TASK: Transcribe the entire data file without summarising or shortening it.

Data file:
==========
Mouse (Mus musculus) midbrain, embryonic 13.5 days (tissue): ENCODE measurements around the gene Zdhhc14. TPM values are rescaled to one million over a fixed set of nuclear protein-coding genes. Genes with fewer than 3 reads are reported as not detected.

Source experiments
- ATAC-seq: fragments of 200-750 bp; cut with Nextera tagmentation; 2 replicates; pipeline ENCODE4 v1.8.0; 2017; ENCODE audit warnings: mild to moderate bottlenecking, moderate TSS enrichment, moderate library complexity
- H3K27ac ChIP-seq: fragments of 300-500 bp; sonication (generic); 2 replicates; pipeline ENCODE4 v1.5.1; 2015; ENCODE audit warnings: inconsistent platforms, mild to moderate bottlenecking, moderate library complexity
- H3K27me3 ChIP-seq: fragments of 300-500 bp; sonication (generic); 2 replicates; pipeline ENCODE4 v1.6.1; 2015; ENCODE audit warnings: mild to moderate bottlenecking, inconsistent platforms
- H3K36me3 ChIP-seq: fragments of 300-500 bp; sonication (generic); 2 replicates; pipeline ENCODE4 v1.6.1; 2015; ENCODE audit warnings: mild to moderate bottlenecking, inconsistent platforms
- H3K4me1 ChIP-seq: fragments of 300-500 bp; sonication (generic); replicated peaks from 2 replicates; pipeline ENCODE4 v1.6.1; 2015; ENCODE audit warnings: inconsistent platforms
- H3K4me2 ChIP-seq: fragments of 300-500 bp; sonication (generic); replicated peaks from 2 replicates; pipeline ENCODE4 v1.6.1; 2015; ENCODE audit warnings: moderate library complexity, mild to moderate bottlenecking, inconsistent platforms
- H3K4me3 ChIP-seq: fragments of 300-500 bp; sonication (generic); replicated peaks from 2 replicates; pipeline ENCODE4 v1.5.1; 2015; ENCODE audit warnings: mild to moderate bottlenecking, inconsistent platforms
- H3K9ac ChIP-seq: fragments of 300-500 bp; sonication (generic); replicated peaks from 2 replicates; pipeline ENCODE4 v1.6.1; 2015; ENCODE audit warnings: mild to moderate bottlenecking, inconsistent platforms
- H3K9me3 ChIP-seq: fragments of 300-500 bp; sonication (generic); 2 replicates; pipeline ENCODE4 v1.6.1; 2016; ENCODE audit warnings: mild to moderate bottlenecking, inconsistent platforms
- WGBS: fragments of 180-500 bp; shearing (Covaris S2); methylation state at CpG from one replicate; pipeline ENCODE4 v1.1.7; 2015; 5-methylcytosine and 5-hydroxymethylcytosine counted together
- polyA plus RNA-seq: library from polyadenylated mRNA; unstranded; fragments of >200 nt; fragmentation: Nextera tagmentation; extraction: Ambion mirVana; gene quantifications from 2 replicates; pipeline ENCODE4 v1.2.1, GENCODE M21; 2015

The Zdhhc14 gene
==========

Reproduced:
Mouse (Mus musculus) midbrain, embryonic 13.5 days (tissue): ENCODE measurements around the gene Zdhhc14. TPM values are rescaled to one million over a fixed set of nuclear protein-coding genes. Genes with fewer than 3 reads are reported as not detected.

Source experiments
- ATAC-seq: fragments of 200-750 bp; cut with Nextera tagmentation; 2 replicates; pipeline ENCODE4 v1.8.0; 2017; ENCODE audit warnings: mild to moderate bottlenecking, moderate TSS enrichment, moderate library complexity
- H3K27ac ChIP-seq: fragments of 300-500 bp; sonication (generic); 2 replicates; pipeline ENCODE4 v1.5.1; 2015; ENCODE audit warnings: inconsistent platforms, mild to moderate bottlenecking, moderate library complexity
- H3K27me3 ChIP-seq: fragments of 300-500 bp; sonication (generic); 2 replicates; pipeline ENCODE4 v1.6.1; 2015; ENCODE audit warnings: mild to moderate bottlenecking, inconsistent platforms
- H3K36me3 ChIP-seq: fragments of 300-500 bp; sonication (generic); 2 replicates; pipeline ENCODE4 v1.6.1; 2015; ENCODE audit warnings: mild to moderate bottlenecking, inconsistent platforms
- H3K4me1 ChIP-seq: fragments of 300-500 bp; sonication (generic); replicated peaks from 2 replicates; pipeline ENCODE4 v1.6.1; 2015; ENCODE audit warnings: inconsistent platforms
- H3K4me2 ChIP-seq: fragments of 300-500 bp; sonication (generic); replicated peaks from 2 replicates; pipeline ENCODE4 v1.6.1; 2015; ENCODE audit warnings: moderate library complexity, mild to moderate bottlenecking, inconsistent platforms
- H3K4me3 ChIP-seq: fragments of 300-500 bp; sonication (generic); replicated peaks from 2 replicates; pipeline ENCODE4 v1.5.1; 2015; ENCODE audit warnings: mild to moderate bottlenecking, inconsistent platforms
- H3K9ac ChIP-seq: fragments of 300-500 bp; sonication (generic); replicated peaks from 2 replicates; pipeline ENCODE4 v1.6.1; 2015; ENCODE audit warnings: mild to moderate bottlenecking, inconsistent platforms
- H3K9me3 ChIP-seq: fragments of 300-500 bp; sonication (generic); 2 replicates; pipeline ENCODE4 v1.6.1; 2016; ENCODE audit warnings: mild to moderate bottlenecking, inconsistent platforms
- WGBS: fragments of 180-500 bp; shearing (Covaris S2); methylation state at CpG from one replicate; pipeline ENCODE4 v1.1.7; 2015; 5-methylcytosine and 5-hydroxymethylcytosine counted together
- polyA plus RNA-seq: library from polyadenylated mRNA; unstranded; fragments of >200 nt; fragmentation: Nextera tagmentation; extraction: Ambion mirVana; gene quantifications from 2 replicates; pipeline ENCODE4 v1.2.1, GENCODE M21; 2015

The Zdhhc14 gene